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Mary and Jesus FeetThen Mary took about a pintof pure nard, an expensive perfume; she poured it on Jesus’ feet and wiped his feet with her hair. And the house was filled with the fragrance of the perfume. But one of his disciples, Judas Iscariot, who was later to betray him, objected, “Why wasn’t this perfume sold and the money given to the poor? It was worth a year’s wages.” [John 12:3-5]

I just got the real picture of Mary and the nard (spikenard oil) and Jesus’s feet. In the past, while reading this passage and other similar ones about a woman who washed or anointed Jesus and then used her hair afterwards, I imagined her holding her long strands of hair to wipe like a cloth. But now I see differently. It’s more like nuzzling. I wish I could explain more clearly what I see in my head, this women kissing, embracing, stroking and pressing her head to Jesus’s feet (or head or hands or mantel); holding him close to her face, her lips, her hair. I think about my own ways of  holding close my kids or my pets. I put them right up to my face and hair, cheek to cheek, head to head. It’s intimate, it’s loving, it’s tender.

Essentially, I don’t believe this act was about washing or cleansing. Instead, it was purely a demonstrative act of love. And I suppose it could be called a humble act but love, but then, in its purest form, isn’t love humble anyway. At least it should be.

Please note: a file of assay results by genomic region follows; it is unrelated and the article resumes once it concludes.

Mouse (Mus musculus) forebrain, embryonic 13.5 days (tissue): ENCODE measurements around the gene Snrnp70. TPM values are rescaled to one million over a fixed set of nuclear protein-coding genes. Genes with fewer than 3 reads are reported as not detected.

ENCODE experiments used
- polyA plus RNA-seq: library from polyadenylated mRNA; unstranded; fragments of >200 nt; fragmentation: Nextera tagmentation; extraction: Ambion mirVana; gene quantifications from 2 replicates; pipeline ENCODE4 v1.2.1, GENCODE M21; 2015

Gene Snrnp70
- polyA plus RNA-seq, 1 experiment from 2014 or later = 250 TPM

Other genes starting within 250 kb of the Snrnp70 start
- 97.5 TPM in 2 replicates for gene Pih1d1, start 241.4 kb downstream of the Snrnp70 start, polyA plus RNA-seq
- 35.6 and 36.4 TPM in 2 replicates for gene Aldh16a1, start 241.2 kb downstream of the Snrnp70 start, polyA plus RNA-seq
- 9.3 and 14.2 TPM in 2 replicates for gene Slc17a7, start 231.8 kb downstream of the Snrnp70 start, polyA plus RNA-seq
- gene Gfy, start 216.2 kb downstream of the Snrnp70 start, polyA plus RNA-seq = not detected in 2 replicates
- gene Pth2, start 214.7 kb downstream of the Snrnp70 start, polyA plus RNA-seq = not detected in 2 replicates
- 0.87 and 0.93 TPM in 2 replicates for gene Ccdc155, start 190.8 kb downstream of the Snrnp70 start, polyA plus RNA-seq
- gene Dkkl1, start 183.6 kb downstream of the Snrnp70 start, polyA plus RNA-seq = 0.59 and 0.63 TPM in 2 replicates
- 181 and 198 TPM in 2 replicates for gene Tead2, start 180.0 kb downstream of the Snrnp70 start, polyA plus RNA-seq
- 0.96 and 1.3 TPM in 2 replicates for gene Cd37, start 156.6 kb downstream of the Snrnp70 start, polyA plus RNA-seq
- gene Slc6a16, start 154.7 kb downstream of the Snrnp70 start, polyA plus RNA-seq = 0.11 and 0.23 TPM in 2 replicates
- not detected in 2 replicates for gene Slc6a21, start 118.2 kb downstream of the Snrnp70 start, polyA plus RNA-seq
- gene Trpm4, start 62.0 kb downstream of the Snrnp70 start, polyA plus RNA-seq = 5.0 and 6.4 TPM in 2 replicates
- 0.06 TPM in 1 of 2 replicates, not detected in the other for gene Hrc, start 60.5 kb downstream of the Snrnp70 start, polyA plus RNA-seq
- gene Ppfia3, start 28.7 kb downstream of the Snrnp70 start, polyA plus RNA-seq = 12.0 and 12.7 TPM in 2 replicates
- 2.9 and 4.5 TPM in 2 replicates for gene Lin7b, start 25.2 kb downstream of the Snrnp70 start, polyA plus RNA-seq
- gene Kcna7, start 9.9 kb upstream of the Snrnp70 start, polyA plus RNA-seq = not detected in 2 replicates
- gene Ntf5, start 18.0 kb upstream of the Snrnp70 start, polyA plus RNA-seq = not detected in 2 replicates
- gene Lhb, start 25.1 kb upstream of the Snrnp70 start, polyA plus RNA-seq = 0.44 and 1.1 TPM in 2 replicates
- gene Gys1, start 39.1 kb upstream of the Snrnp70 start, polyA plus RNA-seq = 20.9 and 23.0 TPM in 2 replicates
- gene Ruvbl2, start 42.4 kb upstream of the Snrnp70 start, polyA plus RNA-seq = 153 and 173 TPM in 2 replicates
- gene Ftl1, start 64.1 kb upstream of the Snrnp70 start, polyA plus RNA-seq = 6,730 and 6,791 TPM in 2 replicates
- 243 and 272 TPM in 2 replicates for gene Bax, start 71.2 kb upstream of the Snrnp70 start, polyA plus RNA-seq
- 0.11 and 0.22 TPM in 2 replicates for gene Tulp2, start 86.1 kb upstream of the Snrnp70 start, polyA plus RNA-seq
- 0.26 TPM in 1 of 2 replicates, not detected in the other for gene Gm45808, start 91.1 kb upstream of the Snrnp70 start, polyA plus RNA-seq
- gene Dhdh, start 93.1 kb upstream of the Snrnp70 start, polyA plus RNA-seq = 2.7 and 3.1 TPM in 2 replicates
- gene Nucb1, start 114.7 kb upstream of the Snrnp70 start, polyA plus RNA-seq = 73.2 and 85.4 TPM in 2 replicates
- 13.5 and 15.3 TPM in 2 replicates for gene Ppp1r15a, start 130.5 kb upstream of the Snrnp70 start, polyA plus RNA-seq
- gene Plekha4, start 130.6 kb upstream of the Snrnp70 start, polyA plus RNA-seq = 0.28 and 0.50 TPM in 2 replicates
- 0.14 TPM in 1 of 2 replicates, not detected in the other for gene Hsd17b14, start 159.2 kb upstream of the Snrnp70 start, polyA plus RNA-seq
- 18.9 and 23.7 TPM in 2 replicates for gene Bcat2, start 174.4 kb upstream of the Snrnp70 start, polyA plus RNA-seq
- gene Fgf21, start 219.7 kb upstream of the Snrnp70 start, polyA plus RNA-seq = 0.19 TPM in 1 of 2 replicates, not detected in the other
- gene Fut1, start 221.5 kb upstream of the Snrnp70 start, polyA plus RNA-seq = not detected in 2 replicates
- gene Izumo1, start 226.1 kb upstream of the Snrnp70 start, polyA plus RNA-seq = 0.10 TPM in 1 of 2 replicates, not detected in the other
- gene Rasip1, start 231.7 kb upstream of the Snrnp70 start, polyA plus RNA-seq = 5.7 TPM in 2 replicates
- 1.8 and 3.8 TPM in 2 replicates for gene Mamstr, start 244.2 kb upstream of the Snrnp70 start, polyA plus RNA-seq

Judas’s response is more dramatic in hindsight. After all, we know now, he was the betrayer. But, in that moment, his reaction told a different story: he revealed his inability to recognize love. Following Jesus was never about love, it was about freedom. He must have been a “reasoning” man: perhaps even calculating. His passion was the overthrow of the Romans, the victory of the long-awaited Messiah who would bring Israel back to its former glory. For him, Mary’s act was, at best, sentimental and certainly a waste of resources. He was pragmatic and eventually (sooner than later), this led him to choose unwisely, to “move things along,” to force Jesus’s hand (without knowing what that would really look like). Judas did not expect his rabbi to be crucified. Instead, he expected an uprising of great proportions, a revolution. But he never understood the real revolution was in the heart.

Mary’s heart was already set free. She loved Jesus with abandon.

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